This week: On Greg Drasler, the intersections of Jacob Lawrence & Gwen Knight, Antonio Salieri, Irish historic houses & more.
“Greg Drasler: Crowded Places/Open Spaces,” at Betty Cuningham Gallery (through March 20): Greg Drasler’s “crowded places”—overhead views of vaguely anonymous men draped in gray flannel suits and topped by fedoras, bowlers, and homburgs—are dream-like evocations of a packed crosswalk on Wall Street circa 1947. It’s a subject ripe for social commentary, but the paintings can also read as purely formal explorations of framing, pattern, color, and space. The surfaces, though slick and glossy, reminded me a bit of Hopper’s in the tension they hold between painterly warmth and cool disinterest. With his “open spaces,” Drasler’s surrealist impulse kicks into overdrive: disused country highways, derelict utopian modernist bus stops, farmland as bright quilted fabrics, plaided skies, self-driving cars. That the two bodies of work are so different makes them all the more unsettling. —AS
“Jacob Lawrence & Gwen Knight: Intersections,” at DC Moore Gallery (through March 27): As Jacob Lawrence painted America’s migrations and struggles, his wife Gwen Knight took inspiration from the couple’s own movements and labors. Now at DC Moore, a wide-ranging, scholarly exhibition looks to the “Intersections” of the two artists both in life and work. For sixty years, the pair blazed a trail together, beginning with their early apprenticeships with Charles Alston and Augusta Savage through work with the WPA and dual appointments at Black Mountain College. The work on display from both artists reflects these many shared chapters, from a 1945 seascape of Knight’s return to the Barbados of her birth, to Lawrence’s amusing circa 1948 sketch of his stylish wife carrying copies of Agatha Christie and The Ladies Home Companion out shopping for designer shoes. —JP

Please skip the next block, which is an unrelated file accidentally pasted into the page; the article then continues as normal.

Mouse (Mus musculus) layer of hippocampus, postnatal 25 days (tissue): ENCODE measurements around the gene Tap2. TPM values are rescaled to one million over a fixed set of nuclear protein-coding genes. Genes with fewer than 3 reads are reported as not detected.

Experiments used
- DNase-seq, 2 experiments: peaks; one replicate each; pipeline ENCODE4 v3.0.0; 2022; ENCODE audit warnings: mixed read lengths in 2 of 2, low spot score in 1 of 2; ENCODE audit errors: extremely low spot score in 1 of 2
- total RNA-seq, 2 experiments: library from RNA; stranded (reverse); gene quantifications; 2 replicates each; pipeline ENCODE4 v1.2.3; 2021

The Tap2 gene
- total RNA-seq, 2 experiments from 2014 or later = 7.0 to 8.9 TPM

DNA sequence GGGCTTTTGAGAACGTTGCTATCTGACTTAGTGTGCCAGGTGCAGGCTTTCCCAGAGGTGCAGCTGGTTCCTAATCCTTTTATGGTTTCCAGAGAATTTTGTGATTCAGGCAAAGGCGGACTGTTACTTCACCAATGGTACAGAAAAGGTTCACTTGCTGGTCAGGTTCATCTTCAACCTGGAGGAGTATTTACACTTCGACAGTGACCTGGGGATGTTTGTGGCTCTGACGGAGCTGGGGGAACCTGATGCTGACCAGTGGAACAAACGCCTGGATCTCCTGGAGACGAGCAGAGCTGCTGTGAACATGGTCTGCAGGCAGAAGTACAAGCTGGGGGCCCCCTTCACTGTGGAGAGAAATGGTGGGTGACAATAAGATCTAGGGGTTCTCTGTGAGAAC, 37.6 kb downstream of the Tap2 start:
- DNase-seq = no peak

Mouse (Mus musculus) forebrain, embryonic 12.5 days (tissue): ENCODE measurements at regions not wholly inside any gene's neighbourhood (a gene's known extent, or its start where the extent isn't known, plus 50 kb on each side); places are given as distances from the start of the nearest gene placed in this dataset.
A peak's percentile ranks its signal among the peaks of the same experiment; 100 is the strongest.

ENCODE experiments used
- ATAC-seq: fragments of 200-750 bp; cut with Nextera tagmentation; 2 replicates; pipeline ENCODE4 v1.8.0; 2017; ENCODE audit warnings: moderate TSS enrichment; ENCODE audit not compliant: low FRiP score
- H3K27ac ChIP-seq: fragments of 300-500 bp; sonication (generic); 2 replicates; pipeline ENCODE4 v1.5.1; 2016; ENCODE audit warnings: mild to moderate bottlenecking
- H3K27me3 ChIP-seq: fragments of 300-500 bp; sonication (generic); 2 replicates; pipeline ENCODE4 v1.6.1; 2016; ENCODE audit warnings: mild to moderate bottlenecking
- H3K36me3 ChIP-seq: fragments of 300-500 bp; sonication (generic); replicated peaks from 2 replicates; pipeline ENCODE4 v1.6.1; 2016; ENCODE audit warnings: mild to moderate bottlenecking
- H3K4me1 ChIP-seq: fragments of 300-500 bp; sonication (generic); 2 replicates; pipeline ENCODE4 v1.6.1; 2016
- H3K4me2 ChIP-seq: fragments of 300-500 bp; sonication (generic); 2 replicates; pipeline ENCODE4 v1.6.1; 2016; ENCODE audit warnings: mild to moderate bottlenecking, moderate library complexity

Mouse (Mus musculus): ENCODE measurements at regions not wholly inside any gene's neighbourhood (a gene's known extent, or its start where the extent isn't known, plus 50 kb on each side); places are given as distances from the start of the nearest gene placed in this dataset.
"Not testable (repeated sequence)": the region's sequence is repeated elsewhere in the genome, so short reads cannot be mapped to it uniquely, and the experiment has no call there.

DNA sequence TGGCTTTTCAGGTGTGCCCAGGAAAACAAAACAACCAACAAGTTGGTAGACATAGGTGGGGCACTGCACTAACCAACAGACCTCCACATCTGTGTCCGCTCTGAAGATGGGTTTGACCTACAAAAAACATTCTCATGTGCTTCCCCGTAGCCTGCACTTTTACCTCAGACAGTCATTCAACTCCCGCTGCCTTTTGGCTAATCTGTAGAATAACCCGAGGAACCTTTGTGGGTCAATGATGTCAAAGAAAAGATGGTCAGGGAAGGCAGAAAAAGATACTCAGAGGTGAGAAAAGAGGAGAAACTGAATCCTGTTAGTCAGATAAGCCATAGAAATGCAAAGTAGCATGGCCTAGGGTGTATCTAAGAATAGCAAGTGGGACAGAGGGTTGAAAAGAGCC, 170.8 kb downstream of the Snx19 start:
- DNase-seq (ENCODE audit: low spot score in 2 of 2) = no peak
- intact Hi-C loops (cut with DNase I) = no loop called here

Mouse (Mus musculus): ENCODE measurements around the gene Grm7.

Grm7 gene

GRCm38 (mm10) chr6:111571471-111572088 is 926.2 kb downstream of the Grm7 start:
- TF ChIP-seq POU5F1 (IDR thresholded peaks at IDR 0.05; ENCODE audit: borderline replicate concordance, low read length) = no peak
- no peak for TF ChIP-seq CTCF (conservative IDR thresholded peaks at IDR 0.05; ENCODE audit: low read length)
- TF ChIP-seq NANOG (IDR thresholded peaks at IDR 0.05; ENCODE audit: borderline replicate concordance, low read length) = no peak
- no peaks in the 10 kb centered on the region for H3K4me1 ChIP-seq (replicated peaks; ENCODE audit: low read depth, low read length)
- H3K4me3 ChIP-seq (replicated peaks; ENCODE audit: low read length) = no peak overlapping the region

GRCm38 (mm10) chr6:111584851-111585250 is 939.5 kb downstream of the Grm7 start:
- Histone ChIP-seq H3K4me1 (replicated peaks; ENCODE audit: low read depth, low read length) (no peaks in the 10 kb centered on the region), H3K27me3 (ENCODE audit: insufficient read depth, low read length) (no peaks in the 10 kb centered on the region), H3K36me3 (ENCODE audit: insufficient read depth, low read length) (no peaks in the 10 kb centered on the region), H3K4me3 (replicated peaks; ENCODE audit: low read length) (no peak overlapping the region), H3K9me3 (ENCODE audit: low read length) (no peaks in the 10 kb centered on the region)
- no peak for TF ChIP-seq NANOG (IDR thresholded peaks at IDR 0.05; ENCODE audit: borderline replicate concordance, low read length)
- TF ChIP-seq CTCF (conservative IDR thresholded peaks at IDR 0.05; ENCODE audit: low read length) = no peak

Armida, by Antonio Salieri, featuring Les Talens Lyriques conducted by Christophe Rousset (Aparte): From Alexander Pushkin to the movie Amadeus, the legend of Antonio Salieri as Mozart’s bitter, perhaps murderous rival, is an old one. It’s almost all bunk. In truth, Salieri was Mozart’s cordial senior colleague, and the two even composed a cantata together for voice and piano. If anything it was Mozart who was the jealous one, complaining in letters to his father of the “cabal” of Italian composers at the Viennese court blocking his way. It’s Mozart, of course, whom we celebrate today, and the once-vaunted Salieri whose music fell out of favor after his death. For the curious listener, the first full recording of Salieri’s opera Armida(1771), a tale of the Crusades, offers an opportunity to rediscover the work of this misunderstood composer. The role of the Christian knight Rinaldo calls for a soprano castrato: these being not quite so easy to find in our time as in Salieri’s, expect the voice of the soprano Florie Valiquette as a worthy substitute. —IS
“An Irish Odyssey,” presented by The Attingham Trust for the Study of Historic Houses and Collections (March 16): The profusion of eighteenth-century furniture of Irish origin that regularly enters the antiques market gives the hint that gracious Georgian architecture is not solely an English phenomenon. Those eager to learn more about the historic houses of Ireland would do well to tune in tomorrow to a virtual tour of Irish houses, followed by a live panel discussion with leading historians, sponsored by the famed Attingham Trust. —BR
From the archive:
“He kept the ball rolling,” by David Pryce-Jones (January 2018). A review of Anthony Powell: Dancing to the Music of Time, by Hilary Spurling.
“Roger Kimball introduces the March issue.” A new podcast from the Editor and Publisher of The New Criterion.
“La tragedia è finita!,” by Paul du Quenoy. On Palm Beach Opera’s festival of live performances.